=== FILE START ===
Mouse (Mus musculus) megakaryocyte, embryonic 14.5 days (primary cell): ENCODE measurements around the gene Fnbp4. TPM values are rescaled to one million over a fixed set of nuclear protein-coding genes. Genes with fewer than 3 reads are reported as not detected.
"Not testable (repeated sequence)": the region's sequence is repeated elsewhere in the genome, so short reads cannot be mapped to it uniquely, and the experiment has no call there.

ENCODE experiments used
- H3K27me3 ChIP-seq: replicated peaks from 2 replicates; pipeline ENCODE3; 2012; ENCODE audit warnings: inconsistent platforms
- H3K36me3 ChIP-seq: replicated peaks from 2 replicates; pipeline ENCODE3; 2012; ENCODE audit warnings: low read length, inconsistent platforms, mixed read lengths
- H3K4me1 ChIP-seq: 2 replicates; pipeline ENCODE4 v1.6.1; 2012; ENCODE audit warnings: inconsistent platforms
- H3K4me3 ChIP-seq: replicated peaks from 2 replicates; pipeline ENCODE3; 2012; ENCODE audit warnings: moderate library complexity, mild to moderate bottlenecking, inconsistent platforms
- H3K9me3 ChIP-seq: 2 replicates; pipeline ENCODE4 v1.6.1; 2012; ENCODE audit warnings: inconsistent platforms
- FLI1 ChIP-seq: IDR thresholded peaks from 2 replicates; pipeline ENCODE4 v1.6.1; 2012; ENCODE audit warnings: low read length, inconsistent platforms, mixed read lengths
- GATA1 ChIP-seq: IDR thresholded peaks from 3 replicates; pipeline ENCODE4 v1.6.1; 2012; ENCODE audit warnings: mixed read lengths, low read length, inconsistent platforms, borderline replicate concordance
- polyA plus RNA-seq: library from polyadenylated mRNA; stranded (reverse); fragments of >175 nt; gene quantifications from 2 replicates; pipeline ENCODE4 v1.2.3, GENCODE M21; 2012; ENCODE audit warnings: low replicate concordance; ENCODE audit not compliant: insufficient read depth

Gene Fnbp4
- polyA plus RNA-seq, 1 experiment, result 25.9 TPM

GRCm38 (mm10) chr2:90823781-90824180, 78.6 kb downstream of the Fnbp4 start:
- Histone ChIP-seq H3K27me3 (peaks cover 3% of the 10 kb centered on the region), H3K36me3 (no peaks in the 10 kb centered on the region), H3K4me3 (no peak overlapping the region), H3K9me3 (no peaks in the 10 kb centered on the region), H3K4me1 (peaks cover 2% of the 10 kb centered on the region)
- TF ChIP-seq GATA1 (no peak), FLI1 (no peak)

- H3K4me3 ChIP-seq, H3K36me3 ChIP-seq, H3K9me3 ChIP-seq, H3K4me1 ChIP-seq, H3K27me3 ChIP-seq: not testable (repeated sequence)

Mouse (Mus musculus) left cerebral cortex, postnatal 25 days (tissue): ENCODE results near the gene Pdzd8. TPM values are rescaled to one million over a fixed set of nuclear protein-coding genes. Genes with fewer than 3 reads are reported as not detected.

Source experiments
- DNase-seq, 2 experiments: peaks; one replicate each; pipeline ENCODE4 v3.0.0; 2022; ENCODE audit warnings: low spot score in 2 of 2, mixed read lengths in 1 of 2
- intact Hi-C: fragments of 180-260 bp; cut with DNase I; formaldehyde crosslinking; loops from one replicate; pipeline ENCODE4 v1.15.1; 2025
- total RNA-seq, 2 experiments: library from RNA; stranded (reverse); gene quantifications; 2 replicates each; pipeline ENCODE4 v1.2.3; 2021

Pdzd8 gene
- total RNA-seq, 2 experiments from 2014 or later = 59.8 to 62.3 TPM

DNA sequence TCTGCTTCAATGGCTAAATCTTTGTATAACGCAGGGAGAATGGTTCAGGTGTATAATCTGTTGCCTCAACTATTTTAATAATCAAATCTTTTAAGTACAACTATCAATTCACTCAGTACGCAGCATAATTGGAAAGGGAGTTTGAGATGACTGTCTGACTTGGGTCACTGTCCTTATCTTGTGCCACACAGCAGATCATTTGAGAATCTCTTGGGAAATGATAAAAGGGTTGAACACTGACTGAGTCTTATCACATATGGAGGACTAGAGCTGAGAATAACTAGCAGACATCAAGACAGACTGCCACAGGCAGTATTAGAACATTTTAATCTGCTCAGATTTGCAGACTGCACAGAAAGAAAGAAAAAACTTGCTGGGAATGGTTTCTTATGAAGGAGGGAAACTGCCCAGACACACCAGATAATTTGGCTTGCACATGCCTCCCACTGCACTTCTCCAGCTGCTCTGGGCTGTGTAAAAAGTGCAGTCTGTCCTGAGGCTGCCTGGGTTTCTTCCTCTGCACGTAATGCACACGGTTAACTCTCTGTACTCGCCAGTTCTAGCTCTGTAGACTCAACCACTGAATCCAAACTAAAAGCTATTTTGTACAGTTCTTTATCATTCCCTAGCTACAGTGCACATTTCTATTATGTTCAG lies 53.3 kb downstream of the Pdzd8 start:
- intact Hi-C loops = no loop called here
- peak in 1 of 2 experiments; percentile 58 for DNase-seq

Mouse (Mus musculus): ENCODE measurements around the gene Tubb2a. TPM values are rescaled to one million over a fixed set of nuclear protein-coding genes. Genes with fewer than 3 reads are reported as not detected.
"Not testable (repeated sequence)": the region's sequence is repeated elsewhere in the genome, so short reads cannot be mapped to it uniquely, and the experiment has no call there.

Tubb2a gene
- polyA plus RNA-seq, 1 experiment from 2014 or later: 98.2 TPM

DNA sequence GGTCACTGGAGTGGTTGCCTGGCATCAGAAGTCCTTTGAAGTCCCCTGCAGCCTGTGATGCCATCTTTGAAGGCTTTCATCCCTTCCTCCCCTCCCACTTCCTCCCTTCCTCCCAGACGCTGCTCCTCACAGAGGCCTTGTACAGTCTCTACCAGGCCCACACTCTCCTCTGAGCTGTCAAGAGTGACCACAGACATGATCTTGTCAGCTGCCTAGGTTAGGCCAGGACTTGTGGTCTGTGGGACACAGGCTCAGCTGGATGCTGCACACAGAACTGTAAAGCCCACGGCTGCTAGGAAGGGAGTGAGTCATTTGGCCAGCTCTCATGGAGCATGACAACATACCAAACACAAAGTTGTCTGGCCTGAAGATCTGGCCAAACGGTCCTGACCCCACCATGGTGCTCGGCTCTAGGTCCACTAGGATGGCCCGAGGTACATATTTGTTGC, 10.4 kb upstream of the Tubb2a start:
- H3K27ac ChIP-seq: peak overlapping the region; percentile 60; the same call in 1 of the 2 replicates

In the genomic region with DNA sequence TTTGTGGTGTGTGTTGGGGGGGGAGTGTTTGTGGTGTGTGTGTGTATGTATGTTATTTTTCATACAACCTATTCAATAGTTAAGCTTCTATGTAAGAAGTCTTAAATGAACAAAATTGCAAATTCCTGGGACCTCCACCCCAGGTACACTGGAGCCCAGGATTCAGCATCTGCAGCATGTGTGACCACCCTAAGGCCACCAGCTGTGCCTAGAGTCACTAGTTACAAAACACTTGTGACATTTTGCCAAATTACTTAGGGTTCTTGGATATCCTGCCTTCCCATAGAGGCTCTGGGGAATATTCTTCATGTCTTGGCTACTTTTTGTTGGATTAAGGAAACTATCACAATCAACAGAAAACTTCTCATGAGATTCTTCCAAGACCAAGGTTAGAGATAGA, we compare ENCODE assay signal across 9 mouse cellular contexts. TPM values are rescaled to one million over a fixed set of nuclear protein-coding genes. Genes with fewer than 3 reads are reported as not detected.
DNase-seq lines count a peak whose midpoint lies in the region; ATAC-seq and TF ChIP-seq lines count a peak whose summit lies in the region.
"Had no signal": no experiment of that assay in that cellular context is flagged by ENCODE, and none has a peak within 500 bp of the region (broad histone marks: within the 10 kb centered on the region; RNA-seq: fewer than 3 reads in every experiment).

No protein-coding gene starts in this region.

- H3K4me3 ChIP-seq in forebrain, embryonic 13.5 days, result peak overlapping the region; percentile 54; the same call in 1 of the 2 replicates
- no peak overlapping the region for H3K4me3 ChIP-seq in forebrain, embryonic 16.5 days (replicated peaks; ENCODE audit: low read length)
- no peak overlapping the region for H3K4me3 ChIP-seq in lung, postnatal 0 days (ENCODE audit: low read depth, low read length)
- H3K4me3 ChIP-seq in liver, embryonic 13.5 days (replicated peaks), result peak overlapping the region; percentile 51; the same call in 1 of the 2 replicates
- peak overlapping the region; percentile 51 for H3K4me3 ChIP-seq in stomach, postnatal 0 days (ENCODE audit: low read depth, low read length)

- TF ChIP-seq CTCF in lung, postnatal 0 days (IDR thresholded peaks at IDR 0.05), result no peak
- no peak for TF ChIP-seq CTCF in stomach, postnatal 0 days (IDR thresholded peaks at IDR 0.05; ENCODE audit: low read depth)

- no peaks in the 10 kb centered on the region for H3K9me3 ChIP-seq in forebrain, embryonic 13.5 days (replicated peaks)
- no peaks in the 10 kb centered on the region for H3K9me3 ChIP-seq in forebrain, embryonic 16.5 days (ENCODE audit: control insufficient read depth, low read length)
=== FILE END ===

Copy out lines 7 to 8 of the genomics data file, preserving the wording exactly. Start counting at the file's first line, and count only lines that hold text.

- H3K4me3 ChIP-seq: replicated peaks from 2 replicates; pipeline ENCODE3; 2012; ENCODE audit warnings: moderate library complexity, mild to moderate bottlenecking, inconsistent platforms
- H3K9me3 ChIP-seq: 2 replicates; pipeline ENCODE4 v1.6.1; 2012; ENCODE audit warnings: inconsistent platforms